The Piano Concerto in C major, Opus26, opens with a Russian theme, a clarinet solo, written in 1916-17,immediately followed by an energetic Allegro, its impetus continued with theentry of the solo piano, a third theme being introduced by the soloist, to formthe basis of a movement that ends with an ascending sequence first written downin 1911. The second movement is in the form of a theme and variations, themelody itself sketched in 1913 and at first presented primarily by thewoodwind, before the five variations, two of which had been written in 1916-17.

The first variation is given to the soloist, the second accompanied by a stormypiano part, the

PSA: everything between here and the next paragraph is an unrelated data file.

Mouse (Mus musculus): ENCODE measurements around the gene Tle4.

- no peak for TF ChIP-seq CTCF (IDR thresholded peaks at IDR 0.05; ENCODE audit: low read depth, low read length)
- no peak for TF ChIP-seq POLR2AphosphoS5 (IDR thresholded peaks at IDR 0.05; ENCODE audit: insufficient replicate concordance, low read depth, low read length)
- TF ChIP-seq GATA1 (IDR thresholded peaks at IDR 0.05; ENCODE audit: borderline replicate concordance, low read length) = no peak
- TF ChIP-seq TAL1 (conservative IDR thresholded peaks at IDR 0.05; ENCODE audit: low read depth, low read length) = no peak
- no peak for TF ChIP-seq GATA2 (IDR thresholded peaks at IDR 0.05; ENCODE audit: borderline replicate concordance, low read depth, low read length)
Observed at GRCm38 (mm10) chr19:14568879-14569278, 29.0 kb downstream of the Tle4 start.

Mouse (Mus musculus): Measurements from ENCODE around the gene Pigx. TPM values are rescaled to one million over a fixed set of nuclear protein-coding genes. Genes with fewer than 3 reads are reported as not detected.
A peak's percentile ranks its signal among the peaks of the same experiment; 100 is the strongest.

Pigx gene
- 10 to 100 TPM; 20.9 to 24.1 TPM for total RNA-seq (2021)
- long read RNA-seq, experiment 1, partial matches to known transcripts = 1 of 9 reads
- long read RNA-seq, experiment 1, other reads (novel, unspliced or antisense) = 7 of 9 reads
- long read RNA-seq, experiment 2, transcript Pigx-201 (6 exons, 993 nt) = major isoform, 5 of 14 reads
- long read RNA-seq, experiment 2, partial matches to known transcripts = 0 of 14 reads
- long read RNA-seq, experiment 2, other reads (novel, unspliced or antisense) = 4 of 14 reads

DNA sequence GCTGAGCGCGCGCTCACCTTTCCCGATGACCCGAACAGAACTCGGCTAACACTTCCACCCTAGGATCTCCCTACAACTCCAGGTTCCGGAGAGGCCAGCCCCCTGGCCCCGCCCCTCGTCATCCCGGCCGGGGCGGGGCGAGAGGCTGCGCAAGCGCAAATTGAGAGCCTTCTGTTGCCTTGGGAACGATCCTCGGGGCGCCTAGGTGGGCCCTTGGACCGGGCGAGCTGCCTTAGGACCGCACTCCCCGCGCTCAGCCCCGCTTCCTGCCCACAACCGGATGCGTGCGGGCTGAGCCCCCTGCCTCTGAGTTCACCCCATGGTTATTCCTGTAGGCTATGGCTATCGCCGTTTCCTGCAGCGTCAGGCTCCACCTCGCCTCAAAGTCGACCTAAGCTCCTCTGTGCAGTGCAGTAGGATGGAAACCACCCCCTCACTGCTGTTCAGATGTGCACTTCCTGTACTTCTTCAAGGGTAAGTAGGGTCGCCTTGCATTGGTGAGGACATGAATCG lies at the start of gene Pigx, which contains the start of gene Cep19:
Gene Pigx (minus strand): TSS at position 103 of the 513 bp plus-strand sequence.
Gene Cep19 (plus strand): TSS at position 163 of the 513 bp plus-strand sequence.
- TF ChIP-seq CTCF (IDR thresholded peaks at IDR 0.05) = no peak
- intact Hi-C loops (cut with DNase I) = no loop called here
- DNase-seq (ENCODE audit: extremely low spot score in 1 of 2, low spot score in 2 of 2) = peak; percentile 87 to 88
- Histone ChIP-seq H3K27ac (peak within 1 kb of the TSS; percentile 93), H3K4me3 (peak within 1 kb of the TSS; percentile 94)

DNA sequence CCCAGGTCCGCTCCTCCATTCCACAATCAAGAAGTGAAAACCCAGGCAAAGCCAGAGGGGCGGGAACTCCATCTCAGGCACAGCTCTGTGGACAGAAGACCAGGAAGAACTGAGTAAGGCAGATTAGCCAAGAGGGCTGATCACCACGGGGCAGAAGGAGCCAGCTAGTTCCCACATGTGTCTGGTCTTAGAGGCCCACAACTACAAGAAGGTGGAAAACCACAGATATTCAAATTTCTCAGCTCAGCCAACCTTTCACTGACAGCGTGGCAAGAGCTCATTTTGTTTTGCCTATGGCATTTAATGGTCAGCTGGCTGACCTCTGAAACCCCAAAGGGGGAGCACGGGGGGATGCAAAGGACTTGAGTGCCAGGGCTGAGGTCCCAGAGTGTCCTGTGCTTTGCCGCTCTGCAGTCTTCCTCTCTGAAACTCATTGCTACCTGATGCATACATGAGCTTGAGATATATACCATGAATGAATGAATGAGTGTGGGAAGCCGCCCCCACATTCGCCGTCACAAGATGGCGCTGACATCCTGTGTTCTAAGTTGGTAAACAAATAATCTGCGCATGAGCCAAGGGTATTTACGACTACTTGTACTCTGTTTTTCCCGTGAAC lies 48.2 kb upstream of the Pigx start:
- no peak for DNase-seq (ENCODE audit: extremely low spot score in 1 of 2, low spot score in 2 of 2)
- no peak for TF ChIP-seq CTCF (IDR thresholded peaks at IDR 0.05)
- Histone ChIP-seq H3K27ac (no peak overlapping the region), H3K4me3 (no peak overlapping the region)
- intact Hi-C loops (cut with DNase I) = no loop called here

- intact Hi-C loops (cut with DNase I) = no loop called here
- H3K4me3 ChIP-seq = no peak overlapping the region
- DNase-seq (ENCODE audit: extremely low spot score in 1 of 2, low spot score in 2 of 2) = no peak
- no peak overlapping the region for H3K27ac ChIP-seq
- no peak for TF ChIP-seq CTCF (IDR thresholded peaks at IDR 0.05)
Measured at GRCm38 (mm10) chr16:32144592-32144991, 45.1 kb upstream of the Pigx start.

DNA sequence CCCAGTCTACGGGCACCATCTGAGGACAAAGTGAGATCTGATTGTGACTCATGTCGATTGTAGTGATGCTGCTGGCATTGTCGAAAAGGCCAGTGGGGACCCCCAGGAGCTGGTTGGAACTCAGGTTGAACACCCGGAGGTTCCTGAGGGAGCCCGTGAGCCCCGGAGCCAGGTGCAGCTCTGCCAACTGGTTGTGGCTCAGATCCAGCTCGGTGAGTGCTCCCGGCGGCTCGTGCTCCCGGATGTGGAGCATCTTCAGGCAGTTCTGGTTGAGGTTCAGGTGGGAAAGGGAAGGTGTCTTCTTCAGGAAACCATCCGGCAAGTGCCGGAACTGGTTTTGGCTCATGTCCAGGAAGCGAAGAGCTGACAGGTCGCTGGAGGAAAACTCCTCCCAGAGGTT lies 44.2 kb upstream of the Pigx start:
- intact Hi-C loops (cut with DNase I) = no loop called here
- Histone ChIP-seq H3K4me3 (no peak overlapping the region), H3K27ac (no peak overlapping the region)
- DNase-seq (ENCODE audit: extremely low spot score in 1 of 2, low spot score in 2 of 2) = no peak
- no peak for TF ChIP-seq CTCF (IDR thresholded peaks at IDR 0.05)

Item number 8550566
Barcode 4891030505667
Release date 01/01/2000
Category Concertos | Classical Music
Label Naxos Classics | Naxos Records
Media type CD
Number of units 1
Artists Kun Woo Paik
Composers Sergey Prokofiev
Conductors Antoni Wit
Orchestras Polish National Radio Symphony Orchestra
Producers Beata Jankowska
Disc: 1
Piano Concerto No. 3 in C major, Op. 26
1 I. Andante - Allegro
1 I. Andante - Allegro
2 Tema con variazioni
2 Tema con variazioni
3 III. Allegro ma non troppo
3 III. Allegro ma non troppo
Piano Concerto No. 4 in B flat major, Op. 53
4 Vivace
4 Vivace
5 II. Andante
5 II. Andante
6 Moderato
6 Moderato
7 Vivace
7 Vivace
Piano Concerto No. 1 in D flat major, Op. 10
8 Piano Concerto No. 1 in D flat major, Op. 10
8 Piano Concerto No. 1 in D flat major, Op. 10